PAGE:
Percentage data were transformed using the arcsine formula
Results and discussion
Analyses of variance indicate that the variety factor affected (P ≤ 0.01) ISM and PWRD, and had statistical significance in FSM (P ≤ 0.05). Temperature treatments affected (P ≤ 0.01) ISM, FSM and PWRD. The Variety x Temperature interaction was only significant in ISM and PWRD (P ≤ 0.05).
The results of the comparison of means among varieties (Table 1) showed that the four had different ISM (P ≤ 0.05), where the Manzano Tepetlixpa variety had the highest value (49.4 %) and Tecozautla 04 the lowest (43.1 %). These results can be attributed to the genetic condition of the varieties, since they come from different races, so they probably have different degrees of maturity and chemical composition (Peña-Lomelí, Ponce-Valerio, Sánchez-del Castillo, & Magaña-Lira, 2014). The Manzano Tepetlixpa, Tecozautla 04 and Gema varieties had the highest FSM values, with 6.7, 6.6 and 6.4 %, respectively. In contrast, Diamante had the lowest FSM value (5.8 %), statistically less than Manzano Tepetlixpa (P ≤ 0.05).
|Variety||ISM (%)||FSM (%)||PWRD (%)|
|Diamante||46.25 bz||5.80 b||43.84 b|
|Gema||45.04 c||6.38 ab||42.46 c|
|Manzano Tepetlixpa||49.37 a||6.67 a||47.00 a|
|Tecozautla 04||43.09 d||6.55 ab||40.34 d|
PWRD had the same behavior as ISM; that is, the four varieties were different (P ≤ 0.05). Manzano Tepetlixpa seeds had the greatest weight loss (47.0 %), while Tecozautla 04 seeds had the least weight removed during the process (40.3 %). Diamante and Gema had intermediate values of 43.8 and 42.5 %, respectively. The amount of water removed from the seeds is related to temperature, relative humidity, air flow and drying method. However, these conditions were the same for all four varieties. What best explains the observed phenomenon among varieties is the characteristics of each one, such as the genotype, stage OF M, water content, membrane permeability, physical composition of the seed lot, and chemical composition (Camacho-García, Albuquerque-Barros, Teichert-Peske, & Lemos-de Menezes, 2004). This has been demonstrated in Physalis by Pérez-Camacho et al. (2008), Pérez-Camacho et al. (2012) and Pichardo-González et al. (2010).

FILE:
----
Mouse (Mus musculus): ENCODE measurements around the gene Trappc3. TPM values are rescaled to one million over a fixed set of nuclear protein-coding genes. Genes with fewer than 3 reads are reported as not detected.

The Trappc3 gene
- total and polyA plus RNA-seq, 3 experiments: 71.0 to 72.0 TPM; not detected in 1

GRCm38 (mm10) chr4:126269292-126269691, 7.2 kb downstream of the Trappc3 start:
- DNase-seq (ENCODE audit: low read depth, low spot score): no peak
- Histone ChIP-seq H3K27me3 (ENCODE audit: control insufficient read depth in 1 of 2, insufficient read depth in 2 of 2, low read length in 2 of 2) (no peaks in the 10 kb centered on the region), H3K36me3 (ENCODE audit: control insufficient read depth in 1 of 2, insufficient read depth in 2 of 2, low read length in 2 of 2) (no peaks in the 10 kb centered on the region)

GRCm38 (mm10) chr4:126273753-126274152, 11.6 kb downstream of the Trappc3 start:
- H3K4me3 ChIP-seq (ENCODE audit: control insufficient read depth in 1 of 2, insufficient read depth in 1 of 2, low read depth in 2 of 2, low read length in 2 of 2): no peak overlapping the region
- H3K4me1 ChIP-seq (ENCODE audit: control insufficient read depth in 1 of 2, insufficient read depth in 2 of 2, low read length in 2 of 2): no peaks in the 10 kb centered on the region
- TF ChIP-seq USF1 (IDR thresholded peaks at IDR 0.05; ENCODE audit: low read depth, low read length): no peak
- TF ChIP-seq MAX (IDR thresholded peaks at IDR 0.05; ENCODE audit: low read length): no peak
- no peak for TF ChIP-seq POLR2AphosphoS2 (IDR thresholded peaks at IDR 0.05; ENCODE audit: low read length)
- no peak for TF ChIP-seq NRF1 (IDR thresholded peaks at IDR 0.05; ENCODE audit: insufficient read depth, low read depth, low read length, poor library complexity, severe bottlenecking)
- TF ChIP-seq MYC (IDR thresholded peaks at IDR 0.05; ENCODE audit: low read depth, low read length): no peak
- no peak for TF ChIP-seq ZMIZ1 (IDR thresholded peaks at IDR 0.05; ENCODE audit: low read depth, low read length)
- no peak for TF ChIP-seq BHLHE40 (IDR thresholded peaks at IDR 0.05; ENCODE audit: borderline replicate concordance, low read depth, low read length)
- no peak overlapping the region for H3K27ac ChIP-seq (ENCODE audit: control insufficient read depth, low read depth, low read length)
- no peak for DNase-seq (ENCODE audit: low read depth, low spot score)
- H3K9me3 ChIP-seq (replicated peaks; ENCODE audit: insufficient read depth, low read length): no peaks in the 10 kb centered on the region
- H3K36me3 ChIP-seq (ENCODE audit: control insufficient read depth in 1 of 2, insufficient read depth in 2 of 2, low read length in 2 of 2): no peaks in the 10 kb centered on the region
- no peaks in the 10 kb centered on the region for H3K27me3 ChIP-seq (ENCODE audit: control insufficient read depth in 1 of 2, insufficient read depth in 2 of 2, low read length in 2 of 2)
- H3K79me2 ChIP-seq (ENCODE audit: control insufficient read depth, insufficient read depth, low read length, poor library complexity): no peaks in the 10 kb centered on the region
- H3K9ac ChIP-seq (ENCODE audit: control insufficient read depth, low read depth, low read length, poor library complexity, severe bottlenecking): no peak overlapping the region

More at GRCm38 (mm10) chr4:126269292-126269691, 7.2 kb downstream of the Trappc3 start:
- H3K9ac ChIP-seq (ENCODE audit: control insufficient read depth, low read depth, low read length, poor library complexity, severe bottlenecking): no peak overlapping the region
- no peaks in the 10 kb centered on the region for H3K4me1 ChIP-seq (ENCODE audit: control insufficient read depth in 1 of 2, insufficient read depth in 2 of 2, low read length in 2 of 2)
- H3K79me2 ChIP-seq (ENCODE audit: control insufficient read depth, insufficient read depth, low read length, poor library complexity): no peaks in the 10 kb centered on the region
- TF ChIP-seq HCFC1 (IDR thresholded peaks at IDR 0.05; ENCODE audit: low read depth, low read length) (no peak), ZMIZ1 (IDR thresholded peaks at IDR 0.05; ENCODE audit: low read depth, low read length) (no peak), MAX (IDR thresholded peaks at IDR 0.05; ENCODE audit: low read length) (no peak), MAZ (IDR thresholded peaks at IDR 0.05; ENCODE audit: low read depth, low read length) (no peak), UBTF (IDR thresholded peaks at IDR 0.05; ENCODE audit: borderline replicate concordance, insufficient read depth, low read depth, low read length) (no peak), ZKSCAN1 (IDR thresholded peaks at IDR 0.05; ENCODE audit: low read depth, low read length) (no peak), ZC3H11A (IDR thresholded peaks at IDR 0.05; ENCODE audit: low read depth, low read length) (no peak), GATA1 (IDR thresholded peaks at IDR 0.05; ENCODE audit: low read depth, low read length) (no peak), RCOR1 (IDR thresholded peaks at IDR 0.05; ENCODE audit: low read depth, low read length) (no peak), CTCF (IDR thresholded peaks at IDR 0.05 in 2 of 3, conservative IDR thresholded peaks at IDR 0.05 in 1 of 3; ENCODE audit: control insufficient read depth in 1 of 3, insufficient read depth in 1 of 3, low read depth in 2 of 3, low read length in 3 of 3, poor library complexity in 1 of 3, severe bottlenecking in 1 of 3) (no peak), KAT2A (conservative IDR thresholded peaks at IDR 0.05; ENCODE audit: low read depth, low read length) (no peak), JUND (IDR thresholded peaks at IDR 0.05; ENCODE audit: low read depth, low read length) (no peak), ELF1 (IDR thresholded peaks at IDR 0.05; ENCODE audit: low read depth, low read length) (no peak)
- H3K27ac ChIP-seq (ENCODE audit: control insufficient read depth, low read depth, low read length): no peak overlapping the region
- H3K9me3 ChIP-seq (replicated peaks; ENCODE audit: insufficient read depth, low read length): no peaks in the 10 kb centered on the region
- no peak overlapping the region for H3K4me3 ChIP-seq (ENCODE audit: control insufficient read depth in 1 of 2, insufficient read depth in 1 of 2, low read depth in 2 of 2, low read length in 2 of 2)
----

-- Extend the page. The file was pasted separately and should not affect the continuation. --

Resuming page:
Comparison of means among drying temperatures (Table 2) showed that seeds dried at ambient temperature and at 30 °C had the highest moisture content at the end of the process (FSM), with 9.3 and 8.2 %, respectively (P ≤ 0.05). The driest seeds and those that lost the most weight at the end of the test were those exposed to 45 °C or higher (43.4 - 45.3 %), while seeds dried at 35 and 40 °C lost the least weight. Seeds dried at 60 °C reached constant weight at 255 min after the start of the test, 5.83 times faster than those dried at ambient temperature. It was observed that with increasing temperature, the drying time decreased, due to the higher rate of water removal. This coincides with what was reported by Christ, Corrêa, and Mantovani-Alvarenga (1997), who state that the higher the temperature, the faster the drying speed, which leads to greater damage.